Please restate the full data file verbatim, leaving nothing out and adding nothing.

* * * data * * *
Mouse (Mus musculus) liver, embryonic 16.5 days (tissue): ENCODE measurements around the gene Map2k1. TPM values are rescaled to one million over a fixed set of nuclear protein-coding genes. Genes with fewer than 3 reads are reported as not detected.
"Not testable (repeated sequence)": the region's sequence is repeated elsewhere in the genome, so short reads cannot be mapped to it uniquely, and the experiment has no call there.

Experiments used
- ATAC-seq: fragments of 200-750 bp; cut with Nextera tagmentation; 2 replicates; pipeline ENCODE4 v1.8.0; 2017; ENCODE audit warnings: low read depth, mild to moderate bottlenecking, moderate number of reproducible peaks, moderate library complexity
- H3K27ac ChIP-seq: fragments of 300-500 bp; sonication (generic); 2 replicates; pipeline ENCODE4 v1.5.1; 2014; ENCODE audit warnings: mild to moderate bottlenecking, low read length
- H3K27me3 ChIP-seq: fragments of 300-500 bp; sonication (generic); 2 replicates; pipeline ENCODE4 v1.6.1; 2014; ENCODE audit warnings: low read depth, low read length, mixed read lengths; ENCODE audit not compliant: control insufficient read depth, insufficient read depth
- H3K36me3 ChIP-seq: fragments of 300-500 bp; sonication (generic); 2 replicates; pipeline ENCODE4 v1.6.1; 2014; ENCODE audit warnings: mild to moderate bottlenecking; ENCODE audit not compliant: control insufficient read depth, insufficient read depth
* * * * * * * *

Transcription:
Mouse (Mus musculus) liver, embryonic 16.5 days (tissue): ENCODE measurements around the gene Map2k1. TPM values are rescaled to one million over a fixed set of nuclear protein-coding genes. Genes with fewer than 3 reads are reported as not detected.
"Not testable (repeated sequence)": the region's sequence is repeated elsewhere in the genome, so short reads cannot be mapped to it uniquely, and the experiment has no call there.

Experiments used
- ATAC-seq: fragments of 200-750 bp; cut with Nextera tagmentation; 2 replicates; pipeline ENCODE4 v1.8.0; 2017; ENCODE audit warnings: low read depth, mild to moderate bottlenecking, moderate number of reproducible peaks, moderate library complexity
- H3K27ac ChIP-seq: fragments of 300-500 bp; sonication (generic); 2 replicates; pipeline ENCODE4 v1.5.1; 2014; ENCODE audit warnings: mild to moderate bottlenecking, low read length
- H3K27me3 ChIP-seq: fragments of 300-500 bp; sonication (generic); 2 replicates; pipeline ENCODE4 v1.6.1; 2014; ENCODE audit warnings: low read depth, low read length, mixed read lengths; ENCODE audit not compliant: control insufficient read depth, insufficient read depth
- H3K36me3 ChIP-seq: fragments of 300-500 bp; sonication (generic); 2 replicates; pipeline ENCODE4 v1.6.1; 2014; ENCODE audit warnings: mild to moderate bottlenecking; ENCODE audit not compliant: control insufficient read depth, insufficient read depth